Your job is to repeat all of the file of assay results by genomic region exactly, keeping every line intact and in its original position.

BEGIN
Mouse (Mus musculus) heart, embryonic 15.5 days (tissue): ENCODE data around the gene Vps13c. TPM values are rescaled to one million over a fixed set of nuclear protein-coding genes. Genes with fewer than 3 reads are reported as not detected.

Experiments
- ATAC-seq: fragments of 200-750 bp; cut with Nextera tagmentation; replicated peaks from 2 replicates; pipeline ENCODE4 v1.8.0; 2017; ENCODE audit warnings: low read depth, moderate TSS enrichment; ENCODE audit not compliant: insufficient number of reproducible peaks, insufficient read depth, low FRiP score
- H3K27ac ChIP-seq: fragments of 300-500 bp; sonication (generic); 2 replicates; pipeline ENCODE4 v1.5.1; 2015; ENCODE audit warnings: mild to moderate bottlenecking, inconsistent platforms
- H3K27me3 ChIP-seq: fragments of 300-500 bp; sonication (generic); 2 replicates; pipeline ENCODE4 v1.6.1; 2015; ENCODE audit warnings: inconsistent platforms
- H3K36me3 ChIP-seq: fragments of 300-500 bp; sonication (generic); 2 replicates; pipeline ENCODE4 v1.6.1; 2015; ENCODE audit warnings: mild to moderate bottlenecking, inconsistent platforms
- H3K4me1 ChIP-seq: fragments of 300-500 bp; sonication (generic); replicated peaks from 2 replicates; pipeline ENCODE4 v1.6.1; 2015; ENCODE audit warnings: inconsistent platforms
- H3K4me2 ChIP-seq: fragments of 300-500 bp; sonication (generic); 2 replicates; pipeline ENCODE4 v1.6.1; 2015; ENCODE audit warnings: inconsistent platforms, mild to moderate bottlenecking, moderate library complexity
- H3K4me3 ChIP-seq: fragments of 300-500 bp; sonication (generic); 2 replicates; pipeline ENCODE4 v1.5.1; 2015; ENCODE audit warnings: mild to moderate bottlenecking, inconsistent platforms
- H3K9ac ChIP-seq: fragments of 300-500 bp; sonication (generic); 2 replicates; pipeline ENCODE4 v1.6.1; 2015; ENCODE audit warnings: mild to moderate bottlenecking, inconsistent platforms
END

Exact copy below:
Mouse (Mus musculus) heart, embryonic 15.5 days (tissue): ENCODE data around the gene Vps13c. TPM values are rescaled to one million over a fixed set of nuclear protein-coding genes. Genes with fewer than 3 reads are reported as not detected.

Experiments
- ATAC-seq: fragments of 200-750 bp; cut with Nextera tagmentation; replicated peaks from 2 replicates; pipeline ENCODE4 v1.8.0; 2017; ENCODE audit warnings: low read depth, moderate TSS enrichment; ENCODE audit not compliant: insufficient number of reproducible peaks, insufficient read depth, low FRiP score
- H3K27ac ChIP-seq: fragments of 300-500 bp; sonication (generic); 2 replicates; pipeline ENCODE4 v1.5.1; 2015; ENCODE audit warnings: mild to moderate bottlenecking, inconsistent platforms
- H3K27me3 ChIP-seq: fragments of 300-500 bp; sonication (generic); 2 replicates; pipeline ENCODE4 v1.6.1; 2015; ENCODE audit warnings: inconsistent platforms
- H3K36me3 ChIP-seq: fragments of 300-500 bp; sonication (generic); 2 replicates; pipeline ENCODE4 v1.6.1; 2015; ENCODE audit warnings: mild to moderate bottlenecking, inconsistent platforms
- H3K4me1 ChIP-seq: fragments of 300-500 bp; sonication (generic); replicated peaks from 2 replicates; pipeline ENCODE4 v1.6.1; 2015; ENCODE audit warnings: inconsistent platforms
- H3K4me2 ChIP-seq: fragments of 300-500 bp; sonication (generic); 2 replicates; pipeline ENCODE4 v1.6.1; 2015; ENCODE audit warnings: inconsistent platforms, mild to moderate bottlenecking, moderate library complexity
- H3K4me3 ChIP-seq: fragments of 300-500 bp; sonication (generic); 2 replicates; pipeline ENCODE4 v1.5.1; 2015; ENCODE audit warnings: mild to moderate bottlenecking, inconsistent platforms
- H3K9ac ChIP-seq: fragments of 300-500 bp; sonication (generic); 2 replicates; pipeline ENCODE4 v1.6.1; 2015; ENCODE audit warnings: mild to moderate bottlenecking, inconsistent platforms